Simple Strategies to Reduce Decision Fatigue

Every day you make countless decisions about how to lead your team, grow your business, and serve your clients. As a business owner, you’re bombarded with decisions all day long, from daily decisions like what to wear or eat, to what comes next for your business and how to get there. 

You start off focused, effective, and decisive, only to end up feeling foggy, impatient, and uncertain, like you’re actually using all your brainpower to get the job done.

It’s called decision fatigue.

What is decision fatigue?

The American Medical Association defines decision fatigue as “a state of mental overload that can impede a person’s ability to continue making decisions”

One of the top skills for really successful business owners is the simple ability to DECIDE, but the more decisions we make over the course of a day, the worse we get at making decisions. 

Decision fatigue is a real thing and it wastes precious time and energy while leaving us feeling frustrated, anxious, and under pressure to make the “right” choice, even when we’ve depleted the mental resources we need to make a good decision.

It’s exhausting–and that exhaustion is undermining your capacity to thrive, to grow your company, and enjoy your life. 

The answer is simple: make fewer decisions and better choices.

Because if we can reduce the number of decisions we have to make, we make better decisions, and we have more time and energy to bring our magic sauce to our work, and to be present in our lives outside of our businesses.


Is it Decision Fatigue or Social Fatigue?

One of the greatest challenges that business owners struggle with is balancing the demands of your business with your need to have a social life. After more than two years of pandemic protocols and isolation, more folks are finding social interactions to be more draining than they were before. 
As we get back into the routine of engaging with the world outside our homes and beyond our screens, how can we distinguish between decision fatigue and social fatigue so that we can be more mindful and intentional with our time and energy?
According to Psych Central magazine, social fatigue is defined as an emotional and physical response to social overstimulation, that leaves you feeling drained and exhausted, you might feel physically tired, you might feel stressed, angry, or irritable. You might notice that being back in the office regularly is more tiring or demanding than you remember it being, or that even after spending time with beloved friends and family, and truly enjoying your time together, you feel worn out or emotional.
Whether you’re learning to manage social fatigue, decision fatigue, or both, remember that these signals are red flags from your body, letting you know that you’re over-extending yourself. While it can be frustrating and difficult to navigate, it’s only when we learn to recognize these physical cues that we can put boundaries and coping mechanisms in place so we can grow ourselves and our businesses in a healthy and sustainable way.

Strategic Step #1: Relax

I know that no one ever wants to be told to relax, but when we’re really grappling with a big decision that has us second-guessing ourselves, we get caught up in the tension of indecision. We consider the options, weigh the pros and cons, talk it through with people we trust, and make a decision, but even then, we keep coming back to worry at our choices like a loose tooth. We’re so afraid of making the wrong decision, that we can’t make a decision at all.

It reminds me of when my kids were in their final years of high school and trying to decide where to go to college. They tied themselves in knots trying to find the best program, the perfect school, the right choice.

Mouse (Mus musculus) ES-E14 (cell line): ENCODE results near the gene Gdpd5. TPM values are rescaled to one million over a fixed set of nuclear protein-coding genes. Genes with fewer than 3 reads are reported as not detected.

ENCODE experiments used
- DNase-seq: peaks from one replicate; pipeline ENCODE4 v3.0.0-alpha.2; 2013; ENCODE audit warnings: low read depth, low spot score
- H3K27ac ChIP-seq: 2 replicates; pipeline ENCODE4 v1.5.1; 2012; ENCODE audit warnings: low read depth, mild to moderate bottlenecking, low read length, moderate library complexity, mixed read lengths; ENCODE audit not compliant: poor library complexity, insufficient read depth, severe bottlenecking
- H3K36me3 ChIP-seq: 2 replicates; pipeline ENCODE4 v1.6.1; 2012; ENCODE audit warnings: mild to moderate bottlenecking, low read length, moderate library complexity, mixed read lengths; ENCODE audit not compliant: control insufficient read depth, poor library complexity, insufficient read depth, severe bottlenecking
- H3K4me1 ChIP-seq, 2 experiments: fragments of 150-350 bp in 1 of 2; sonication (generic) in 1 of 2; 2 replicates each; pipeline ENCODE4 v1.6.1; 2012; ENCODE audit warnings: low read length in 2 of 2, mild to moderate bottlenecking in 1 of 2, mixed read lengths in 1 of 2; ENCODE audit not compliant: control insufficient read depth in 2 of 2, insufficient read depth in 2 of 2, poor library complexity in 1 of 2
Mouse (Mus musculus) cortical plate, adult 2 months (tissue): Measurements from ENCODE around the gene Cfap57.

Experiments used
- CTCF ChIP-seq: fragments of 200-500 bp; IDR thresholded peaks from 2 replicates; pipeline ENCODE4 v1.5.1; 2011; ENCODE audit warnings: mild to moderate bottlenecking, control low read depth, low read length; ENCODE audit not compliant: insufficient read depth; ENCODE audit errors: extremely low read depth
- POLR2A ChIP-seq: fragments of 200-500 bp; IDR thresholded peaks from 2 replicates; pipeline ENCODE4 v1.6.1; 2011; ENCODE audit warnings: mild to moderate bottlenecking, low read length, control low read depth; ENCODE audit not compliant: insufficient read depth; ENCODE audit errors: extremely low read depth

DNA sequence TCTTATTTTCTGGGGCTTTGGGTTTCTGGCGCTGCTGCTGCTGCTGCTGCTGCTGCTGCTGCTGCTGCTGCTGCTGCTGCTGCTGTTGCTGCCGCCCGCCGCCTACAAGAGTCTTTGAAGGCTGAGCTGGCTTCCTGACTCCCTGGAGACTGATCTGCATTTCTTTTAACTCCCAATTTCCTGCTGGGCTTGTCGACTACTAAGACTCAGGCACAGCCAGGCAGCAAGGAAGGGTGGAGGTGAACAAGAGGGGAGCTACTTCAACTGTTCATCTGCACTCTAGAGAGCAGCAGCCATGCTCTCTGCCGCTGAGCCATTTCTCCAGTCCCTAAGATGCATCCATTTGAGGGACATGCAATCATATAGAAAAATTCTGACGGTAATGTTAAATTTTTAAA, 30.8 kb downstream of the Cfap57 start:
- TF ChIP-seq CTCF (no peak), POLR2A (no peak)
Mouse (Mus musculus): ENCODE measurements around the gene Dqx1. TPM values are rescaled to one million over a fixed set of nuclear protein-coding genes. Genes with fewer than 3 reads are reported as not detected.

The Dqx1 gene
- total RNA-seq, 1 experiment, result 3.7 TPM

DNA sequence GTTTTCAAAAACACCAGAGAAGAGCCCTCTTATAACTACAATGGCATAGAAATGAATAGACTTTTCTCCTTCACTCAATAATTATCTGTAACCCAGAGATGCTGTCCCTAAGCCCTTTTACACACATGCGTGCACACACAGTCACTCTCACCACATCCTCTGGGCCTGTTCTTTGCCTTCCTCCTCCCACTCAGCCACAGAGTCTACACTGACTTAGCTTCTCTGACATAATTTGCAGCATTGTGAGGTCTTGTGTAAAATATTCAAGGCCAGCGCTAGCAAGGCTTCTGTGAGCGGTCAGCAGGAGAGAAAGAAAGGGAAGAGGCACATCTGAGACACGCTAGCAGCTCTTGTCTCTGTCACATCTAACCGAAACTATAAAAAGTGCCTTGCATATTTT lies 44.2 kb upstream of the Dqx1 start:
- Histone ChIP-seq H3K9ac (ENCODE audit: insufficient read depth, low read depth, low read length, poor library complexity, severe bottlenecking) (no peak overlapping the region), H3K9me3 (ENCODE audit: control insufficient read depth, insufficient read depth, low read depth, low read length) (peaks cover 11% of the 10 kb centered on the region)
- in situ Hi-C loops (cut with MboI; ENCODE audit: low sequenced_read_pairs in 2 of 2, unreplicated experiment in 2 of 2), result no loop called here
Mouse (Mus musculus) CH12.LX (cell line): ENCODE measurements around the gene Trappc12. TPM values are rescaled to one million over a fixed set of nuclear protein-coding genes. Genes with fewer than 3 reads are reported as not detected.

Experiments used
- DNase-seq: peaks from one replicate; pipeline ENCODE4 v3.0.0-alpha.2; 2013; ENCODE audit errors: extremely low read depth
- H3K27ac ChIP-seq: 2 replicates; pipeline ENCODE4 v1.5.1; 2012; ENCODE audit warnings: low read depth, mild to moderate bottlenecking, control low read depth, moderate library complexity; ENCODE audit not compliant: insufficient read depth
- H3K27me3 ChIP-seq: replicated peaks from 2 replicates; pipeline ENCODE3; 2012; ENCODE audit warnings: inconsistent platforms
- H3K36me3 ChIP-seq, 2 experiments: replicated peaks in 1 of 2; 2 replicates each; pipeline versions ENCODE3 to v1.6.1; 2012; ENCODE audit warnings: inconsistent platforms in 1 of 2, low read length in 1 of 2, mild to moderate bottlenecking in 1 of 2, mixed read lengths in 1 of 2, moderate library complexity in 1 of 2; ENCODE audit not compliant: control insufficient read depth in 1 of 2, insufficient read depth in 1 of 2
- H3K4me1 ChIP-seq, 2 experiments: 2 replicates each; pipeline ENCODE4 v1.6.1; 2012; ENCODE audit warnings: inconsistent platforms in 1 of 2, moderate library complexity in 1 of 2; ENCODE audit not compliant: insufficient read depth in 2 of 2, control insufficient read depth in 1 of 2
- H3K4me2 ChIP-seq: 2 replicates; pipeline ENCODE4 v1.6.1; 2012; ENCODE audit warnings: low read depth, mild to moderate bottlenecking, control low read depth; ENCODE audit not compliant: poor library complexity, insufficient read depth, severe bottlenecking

In reality, whatever decision they made in the end, they had the power to make it the right decision. That truth applies any time we’re struggling with choices that make us feel like we’re out of our depth; once we make the decision, we can choose to behave as though it is the “right” decision. Because there is no perfect answer. 

Instead of agonizing over the options, consider the possibilities.

What are the predictable outcomes of each choice?

What challenges or obstacles can you identify as a result?

What unintended consequences might crop up if you pursue this particular course of action?

Learning as much as you possibly can about each option and thinking through these questions can help empower you to feel more confident in your decisions.

Once you’ve determined your choice, let go of the other possibilities and relax. Commit to the decision you’ve made. 

Strategic Step #2: Delegate

Effective delegation is an essential skill for any badass CEO. Of course, there are certain decisions that you want to be a part of, but the more you delegate the day-to-day minutiae of how the work gets done, the more time and energy you have to focus on making the visionary business decisions that, as the leader of your company, only you can make.

You hired your team for their expertise, so tell them what results you need and what that looks like, and then trust them to make the decisions that need to be made along the way. Give them room to bring their magic to the table.

Delegate and let it go.

Strategic Step #3: Prioritize

Ditching decision fatigue and setting yourself up to make effective choices means setting some priorities and expectations around your decision-making process.

Make important, time-sensitive decisions when you’re at your best.

Are you a morning person or do you tend to hit your stride later in the day? Identify when you do your best work and schedule time to make significant decisions during that window of time. Taking this approach means that you’ll have the focus and energy you need to process the tasks, meetings, and research necessary to make informed and intentional choices. 

Don’t forget to delegate. You don’t need to make all the decisions. Ensure that you and your team are crystal clear on who is responsible for making which decisions. Remember, when you make fewer choices, you make better choices. 

Some decisions are more time-sensitive than others. Prioritize accordingly.

Practice Your Priorities
Prioritizing the decisions that need to be made and creating space and time to make them can help reduce distractions and decision fatigue.
⇒ Schedule a weekly window for making significant decisions. Identify when you’re most effective and block out a dedicated time to tackle major business decisions. This can help you prepare mentally and, if something comes up, you already know that you have time set aside to manage the choices that need to be made.